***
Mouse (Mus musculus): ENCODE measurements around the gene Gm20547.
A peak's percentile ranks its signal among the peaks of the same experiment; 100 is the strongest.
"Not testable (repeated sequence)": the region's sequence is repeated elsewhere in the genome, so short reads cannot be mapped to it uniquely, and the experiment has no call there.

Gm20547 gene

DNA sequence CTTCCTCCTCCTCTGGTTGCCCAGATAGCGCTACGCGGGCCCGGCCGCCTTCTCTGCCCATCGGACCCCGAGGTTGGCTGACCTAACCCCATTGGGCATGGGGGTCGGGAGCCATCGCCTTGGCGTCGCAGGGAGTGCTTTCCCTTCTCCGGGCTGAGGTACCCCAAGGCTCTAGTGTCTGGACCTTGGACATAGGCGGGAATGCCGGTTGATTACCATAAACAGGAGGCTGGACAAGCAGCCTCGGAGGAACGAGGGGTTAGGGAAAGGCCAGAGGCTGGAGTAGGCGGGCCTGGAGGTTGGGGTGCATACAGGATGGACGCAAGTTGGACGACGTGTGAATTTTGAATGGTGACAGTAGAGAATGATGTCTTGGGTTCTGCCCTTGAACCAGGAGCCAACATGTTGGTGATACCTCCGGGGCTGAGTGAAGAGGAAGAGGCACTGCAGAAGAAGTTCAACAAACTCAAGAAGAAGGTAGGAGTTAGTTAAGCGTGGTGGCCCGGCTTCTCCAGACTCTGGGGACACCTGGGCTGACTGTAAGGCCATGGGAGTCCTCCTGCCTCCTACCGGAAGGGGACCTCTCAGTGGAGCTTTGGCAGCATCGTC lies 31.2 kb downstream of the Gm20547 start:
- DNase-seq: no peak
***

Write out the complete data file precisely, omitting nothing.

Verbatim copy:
Mouse (Mus musculus): ENCODE measurements around the gene Gm20547.
A peak's percentile ranks its signal among the peaks of the same experiment; 100 is the strongest.
"Not testable (repeated sequence)": the region's sequence is repeated elsewhere in the genome, so short reads cannot be mapped to it uniquely, and the experiment has no call there.

Gm20547 gene

DNA sequence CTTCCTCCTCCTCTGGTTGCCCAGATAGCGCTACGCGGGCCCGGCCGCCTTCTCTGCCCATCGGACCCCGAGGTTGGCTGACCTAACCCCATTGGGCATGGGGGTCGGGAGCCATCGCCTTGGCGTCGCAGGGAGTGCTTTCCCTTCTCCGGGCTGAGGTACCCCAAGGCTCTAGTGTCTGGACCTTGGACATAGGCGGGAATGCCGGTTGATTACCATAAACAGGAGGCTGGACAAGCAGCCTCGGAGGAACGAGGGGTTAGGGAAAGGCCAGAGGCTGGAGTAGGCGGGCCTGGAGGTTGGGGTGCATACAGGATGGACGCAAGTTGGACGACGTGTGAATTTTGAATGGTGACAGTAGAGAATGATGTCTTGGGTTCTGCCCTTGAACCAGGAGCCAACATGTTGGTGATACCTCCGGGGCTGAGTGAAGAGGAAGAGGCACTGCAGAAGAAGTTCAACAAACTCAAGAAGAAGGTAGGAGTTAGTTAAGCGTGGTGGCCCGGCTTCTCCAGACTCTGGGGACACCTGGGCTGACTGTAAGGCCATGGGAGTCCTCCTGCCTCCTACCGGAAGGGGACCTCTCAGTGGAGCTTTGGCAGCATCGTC lies 31.2 kb downstream of the Gm20547 start:
- DNase-seq: no peak